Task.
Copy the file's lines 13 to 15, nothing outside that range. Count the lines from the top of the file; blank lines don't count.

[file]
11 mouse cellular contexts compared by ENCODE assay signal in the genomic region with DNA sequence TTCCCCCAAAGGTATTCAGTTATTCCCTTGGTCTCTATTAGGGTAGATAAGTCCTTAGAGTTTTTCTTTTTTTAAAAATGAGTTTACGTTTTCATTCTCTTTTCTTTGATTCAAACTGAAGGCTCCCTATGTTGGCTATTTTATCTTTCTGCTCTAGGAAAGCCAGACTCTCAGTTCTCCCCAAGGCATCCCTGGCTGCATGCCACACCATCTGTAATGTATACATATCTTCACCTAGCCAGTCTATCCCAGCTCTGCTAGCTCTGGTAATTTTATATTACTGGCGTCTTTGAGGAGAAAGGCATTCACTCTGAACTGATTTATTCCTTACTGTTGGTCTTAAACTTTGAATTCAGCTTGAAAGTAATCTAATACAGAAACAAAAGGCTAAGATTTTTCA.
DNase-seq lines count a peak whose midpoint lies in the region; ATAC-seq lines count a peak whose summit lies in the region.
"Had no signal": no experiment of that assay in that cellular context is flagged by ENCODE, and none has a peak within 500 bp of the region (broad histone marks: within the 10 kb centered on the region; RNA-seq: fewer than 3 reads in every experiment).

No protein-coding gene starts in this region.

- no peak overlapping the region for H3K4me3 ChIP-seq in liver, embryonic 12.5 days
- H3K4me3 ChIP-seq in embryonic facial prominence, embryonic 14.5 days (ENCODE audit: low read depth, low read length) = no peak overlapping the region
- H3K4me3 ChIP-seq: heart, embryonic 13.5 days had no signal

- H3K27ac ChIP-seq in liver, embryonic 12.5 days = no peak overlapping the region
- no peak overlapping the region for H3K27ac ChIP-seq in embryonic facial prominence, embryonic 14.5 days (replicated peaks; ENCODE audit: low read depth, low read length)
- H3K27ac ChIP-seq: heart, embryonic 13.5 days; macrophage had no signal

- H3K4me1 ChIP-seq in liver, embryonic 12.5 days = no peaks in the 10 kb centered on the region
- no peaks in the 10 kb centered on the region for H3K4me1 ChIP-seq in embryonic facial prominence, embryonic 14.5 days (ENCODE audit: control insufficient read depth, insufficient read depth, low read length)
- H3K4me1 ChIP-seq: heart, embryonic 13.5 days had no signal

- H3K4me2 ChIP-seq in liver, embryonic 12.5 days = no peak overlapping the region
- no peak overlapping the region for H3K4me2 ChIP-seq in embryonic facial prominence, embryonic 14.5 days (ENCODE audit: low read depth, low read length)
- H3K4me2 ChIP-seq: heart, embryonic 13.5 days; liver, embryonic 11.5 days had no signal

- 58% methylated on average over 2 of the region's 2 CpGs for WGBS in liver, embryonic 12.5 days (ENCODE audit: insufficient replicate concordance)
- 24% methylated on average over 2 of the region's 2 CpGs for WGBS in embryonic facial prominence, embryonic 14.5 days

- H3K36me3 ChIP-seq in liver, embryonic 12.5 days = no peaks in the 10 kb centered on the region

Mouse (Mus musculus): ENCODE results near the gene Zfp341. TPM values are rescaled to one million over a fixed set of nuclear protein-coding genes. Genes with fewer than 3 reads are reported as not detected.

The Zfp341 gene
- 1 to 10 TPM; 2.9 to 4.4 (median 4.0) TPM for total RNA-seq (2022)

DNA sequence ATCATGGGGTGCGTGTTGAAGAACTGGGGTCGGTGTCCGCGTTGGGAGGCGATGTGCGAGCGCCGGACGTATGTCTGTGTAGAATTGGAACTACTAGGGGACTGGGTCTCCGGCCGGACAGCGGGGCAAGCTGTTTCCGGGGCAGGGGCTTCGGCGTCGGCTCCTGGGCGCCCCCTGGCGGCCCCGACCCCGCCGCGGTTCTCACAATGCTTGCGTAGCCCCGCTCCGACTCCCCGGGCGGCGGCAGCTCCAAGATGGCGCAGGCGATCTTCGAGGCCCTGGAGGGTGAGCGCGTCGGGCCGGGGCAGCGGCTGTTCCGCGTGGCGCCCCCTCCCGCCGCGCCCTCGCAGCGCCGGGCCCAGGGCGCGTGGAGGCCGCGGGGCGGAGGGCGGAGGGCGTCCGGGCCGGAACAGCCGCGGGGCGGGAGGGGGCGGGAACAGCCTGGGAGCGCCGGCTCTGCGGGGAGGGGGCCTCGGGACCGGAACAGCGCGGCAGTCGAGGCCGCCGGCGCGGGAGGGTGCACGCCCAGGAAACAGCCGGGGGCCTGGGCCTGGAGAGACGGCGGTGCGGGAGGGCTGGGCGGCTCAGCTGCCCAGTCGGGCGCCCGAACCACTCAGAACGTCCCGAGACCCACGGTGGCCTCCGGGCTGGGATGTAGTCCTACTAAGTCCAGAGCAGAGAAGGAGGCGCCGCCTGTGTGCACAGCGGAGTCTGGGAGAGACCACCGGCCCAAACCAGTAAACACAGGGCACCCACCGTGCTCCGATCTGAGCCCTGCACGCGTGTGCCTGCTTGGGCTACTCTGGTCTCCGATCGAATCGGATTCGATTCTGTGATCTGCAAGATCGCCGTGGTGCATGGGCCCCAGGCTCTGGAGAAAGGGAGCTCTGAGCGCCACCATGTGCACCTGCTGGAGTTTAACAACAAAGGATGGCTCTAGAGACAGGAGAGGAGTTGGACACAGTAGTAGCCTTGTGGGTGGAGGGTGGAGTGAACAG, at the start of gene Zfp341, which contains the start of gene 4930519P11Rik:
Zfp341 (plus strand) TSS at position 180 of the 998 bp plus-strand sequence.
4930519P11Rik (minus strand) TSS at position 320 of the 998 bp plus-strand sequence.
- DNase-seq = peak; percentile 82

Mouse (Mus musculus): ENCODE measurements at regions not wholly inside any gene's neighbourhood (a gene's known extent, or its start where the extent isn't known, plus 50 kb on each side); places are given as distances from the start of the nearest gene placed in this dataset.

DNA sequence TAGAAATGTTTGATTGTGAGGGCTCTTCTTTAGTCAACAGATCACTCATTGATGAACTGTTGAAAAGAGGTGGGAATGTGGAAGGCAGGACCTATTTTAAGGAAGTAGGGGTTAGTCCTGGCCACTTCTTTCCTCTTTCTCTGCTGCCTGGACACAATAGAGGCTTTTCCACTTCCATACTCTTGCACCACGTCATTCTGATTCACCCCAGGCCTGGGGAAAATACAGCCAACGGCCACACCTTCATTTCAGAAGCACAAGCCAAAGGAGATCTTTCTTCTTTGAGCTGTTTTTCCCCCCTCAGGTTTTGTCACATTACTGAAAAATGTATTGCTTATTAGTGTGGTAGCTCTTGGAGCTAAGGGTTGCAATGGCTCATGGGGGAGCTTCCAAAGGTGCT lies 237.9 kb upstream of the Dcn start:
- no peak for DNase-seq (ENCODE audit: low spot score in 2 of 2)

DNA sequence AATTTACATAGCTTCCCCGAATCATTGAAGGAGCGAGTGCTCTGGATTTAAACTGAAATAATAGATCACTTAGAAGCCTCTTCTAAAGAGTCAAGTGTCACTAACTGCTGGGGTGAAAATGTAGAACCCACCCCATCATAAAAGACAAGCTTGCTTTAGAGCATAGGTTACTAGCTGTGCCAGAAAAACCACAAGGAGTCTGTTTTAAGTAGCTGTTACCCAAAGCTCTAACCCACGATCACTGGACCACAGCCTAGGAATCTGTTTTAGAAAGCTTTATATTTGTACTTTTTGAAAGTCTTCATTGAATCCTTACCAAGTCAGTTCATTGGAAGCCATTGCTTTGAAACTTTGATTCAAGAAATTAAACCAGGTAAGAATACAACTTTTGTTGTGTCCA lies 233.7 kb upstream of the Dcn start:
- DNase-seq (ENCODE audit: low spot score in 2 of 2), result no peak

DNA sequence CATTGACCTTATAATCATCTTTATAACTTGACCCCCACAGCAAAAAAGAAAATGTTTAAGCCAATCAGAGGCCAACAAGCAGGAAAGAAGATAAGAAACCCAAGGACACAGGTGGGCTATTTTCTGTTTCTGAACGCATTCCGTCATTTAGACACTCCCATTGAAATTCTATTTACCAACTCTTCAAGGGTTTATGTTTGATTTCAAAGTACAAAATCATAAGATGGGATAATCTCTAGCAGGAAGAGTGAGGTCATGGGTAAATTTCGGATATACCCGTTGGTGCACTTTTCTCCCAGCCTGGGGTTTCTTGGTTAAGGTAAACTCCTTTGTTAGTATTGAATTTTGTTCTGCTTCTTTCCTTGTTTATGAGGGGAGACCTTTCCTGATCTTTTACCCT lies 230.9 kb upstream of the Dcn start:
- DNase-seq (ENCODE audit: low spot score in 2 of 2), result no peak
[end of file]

- H3K4me1 ChIP-seq: heart, embryonic 13.5 days had no signal

- H3K4me2 ChIP-seq in liver, embryonic 12.5 days = no peak overlapping the region
- no peak overlapping the region for H3K4me2 ChIP-seq in embryonic facial prominence, embryonic 14.5 days (ENCODE audit: low read depth, low read length)